This picture of deprivation changes when one reaches the stately white mansion of Mohammed Usman Yusuf Kibir, the governor of North Darfur, which is located close to the garrison of the Sudanese armed forces.
As innocent-eyed gazelles gambol casually in the lush lawns of the governor’s house, the powerful wali (governor) of North Darfur turns on his PR charm. He brushes aside ‘all the BBC-CNN talk’ of genocide and fixes us with a hard look.
‘It’s basically a battle for land and water. When nomads’ animals stray into farmers’ lands, fighting starts,’ he says, dismissing reports of violence as local crime cases of robbery and kidnapping.
‘The security has improved and people are returning. That doesn’t mean we don’t have problems,’ said the tall, dark and imposing governor as he jabs his fingers in the air and vehemently contests the figures of the dead and the displaced in the Darfur conflict that is bandied around in the West.
There are many conflicting casualty estimates illustrating the perils of information war in a media-driven age, with the UN saying that the conflict has left as many as 450,000 dead from violence and disease since the crisis erupted four years ago. Most NGOs put the number of the dead at between 200,000 and 400,000 and internally displaced people at 2.5 million people.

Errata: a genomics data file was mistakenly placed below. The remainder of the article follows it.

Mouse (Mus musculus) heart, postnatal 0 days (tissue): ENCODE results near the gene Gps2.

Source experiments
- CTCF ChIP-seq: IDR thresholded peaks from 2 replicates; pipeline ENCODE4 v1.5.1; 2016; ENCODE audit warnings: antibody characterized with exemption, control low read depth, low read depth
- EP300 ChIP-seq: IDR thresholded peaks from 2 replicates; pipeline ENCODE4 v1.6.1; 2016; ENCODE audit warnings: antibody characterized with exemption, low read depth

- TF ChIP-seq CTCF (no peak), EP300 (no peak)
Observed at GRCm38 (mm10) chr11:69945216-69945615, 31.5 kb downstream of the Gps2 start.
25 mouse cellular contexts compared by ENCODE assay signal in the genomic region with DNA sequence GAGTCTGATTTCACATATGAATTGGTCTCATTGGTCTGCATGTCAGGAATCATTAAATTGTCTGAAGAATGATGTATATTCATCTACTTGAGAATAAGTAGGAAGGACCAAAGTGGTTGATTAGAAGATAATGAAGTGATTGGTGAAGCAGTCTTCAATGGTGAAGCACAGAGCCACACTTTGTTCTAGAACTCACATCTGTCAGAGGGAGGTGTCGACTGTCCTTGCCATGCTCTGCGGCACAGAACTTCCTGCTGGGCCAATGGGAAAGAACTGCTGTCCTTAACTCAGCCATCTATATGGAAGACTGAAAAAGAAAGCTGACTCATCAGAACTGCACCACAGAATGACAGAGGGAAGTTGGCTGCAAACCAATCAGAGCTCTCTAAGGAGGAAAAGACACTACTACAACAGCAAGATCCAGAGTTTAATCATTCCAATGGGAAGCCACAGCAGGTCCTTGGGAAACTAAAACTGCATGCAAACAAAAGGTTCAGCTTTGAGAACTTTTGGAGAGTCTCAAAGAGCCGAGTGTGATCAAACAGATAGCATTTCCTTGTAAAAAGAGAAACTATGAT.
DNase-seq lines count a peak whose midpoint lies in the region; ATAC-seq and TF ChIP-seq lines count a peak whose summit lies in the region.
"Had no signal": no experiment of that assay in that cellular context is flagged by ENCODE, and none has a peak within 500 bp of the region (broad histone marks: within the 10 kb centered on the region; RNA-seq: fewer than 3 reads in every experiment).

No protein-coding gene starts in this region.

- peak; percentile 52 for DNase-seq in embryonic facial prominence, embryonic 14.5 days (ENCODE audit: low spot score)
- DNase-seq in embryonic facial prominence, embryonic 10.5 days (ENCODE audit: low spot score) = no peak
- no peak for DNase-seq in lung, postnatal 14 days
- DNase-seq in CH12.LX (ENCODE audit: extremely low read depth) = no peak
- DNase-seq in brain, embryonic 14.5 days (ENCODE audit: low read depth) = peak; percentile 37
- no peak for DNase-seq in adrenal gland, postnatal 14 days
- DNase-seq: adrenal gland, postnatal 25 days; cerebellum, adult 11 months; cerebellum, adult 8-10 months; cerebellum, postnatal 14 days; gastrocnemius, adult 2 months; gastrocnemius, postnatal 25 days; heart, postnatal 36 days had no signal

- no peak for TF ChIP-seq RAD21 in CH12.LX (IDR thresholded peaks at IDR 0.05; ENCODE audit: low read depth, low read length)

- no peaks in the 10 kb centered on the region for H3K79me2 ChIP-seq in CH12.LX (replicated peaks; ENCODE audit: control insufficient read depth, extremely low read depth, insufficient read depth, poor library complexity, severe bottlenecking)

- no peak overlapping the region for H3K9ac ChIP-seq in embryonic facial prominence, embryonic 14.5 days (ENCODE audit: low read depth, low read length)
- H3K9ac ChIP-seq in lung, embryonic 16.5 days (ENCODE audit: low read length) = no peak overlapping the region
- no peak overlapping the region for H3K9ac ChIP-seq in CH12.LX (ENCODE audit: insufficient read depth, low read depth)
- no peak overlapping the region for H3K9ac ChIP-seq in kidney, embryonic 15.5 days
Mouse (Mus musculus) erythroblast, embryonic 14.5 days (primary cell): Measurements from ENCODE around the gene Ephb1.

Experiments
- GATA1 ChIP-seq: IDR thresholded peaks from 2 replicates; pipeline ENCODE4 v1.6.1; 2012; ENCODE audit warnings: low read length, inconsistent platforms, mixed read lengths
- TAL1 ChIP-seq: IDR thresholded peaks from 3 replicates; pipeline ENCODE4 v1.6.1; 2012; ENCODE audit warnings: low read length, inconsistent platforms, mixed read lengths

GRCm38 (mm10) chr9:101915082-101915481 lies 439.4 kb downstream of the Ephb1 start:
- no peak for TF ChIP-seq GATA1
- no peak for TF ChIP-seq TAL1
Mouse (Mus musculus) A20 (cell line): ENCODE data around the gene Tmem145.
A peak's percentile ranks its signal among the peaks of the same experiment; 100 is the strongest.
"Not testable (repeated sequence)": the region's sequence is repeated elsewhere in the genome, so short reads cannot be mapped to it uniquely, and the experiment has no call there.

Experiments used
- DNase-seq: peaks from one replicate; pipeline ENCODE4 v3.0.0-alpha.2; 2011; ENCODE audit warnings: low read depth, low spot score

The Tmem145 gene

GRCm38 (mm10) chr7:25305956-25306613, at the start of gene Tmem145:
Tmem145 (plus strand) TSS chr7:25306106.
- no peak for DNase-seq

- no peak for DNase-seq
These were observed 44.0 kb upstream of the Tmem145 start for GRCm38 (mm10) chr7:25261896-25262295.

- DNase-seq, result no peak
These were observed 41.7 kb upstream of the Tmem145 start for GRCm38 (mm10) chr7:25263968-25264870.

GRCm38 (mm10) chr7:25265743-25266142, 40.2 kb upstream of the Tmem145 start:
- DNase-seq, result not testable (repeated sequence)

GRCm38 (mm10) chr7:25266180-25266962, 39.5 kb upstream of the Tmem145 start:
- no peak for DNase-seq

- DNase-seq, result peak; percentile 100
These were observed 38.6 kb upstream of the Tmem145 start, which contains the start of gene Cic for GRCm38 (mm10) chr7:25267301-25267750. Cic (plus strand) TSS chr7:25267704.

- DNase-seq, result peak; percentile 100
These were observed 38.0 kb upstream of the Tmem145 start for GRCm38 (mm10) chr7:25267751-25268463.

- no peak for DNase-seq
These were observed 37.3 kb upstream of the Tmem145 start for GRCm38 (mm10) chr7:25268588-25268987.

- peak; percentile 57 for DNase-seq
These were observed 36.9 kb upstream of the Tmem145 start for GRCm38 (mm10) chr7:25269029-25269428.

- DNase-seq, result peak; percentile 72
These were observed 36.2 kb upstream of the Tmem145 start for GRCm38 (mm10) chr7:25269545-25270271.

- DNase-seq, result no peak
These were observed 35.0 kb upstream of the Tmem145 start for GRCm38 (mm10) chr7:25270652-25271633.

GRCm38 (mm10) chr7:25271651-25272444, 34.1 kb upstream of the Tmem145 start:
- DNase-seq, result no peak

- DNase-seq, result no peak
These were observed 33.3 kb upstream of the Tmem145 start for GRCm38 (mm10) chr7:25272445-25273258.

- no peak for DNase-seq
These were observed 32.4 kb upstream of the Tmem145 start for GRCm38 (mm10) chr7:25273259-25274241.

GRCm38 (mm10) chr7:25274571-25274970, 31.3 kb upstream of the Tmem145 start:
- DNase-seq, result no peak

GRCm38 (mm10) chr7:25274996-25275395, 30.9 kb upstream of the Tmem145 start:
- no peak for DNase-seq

‘It can’t be more than 50,000 dead, including those who died from disease, and internally displaced persons are at a little over 100,000,’ says Kibir.
‘It’s all about oil,’ he says, echoing a popular conspiracy theory in Khartoum which thinks the US is trumpeting a case of humanitarian disaster in Darfur with a larger agenda of dismembering Sudan and capturing its flourishing oil industry.
Sudan has so far managed to survive the decade-old US sanctions with more than a little help from China, the largest investor in Sudan’s booming oil industry, with total bilateral trade exceeding $10 billion. It has also woken up to the perils of underdevelopment of Darfur with President Omer al-Bashir announcing in July the decision to build Western Salvation Highway to link Niyala, capital of south Darfur, to Omdurman, old city of Khartoum.
The enterprising man he is, the governor points to a group of well-fed Lebanese investors waiting to meet him and dreams aloud of hotels and supermarkets and other infrastructure that will come up in Darfur, which has no direct road link to Khartoum yet.
These mall dreams may, however, have to wait for peace to return to the region. Negotiations between the government and those rebels who did not sign the Darfur Peace Agreement last year, inked between the Sudanese government and the largest rebel group Sudan Liberation Movement led by Mini Menawai, are going to begin next month.
Darfurians hope that the hybrid United Nations-African Union force comprising 26,000 odd troops, which is likely to be deployed in the region over the next year, could do the trick. But given Darfur’s grim history of lost chances, it’s a hope that can as easily sink into desert sands and turn out to be a mirage.
- Manish Chand is Founder-CEO and Editor-in-Chief of India Writes Network (www.indiawrites.org) and India and World, a pioneering magazine focused on international affairs. He is CEO/Director of TGII Media Private Limited, an India-based media, publishing, research and consultancy company.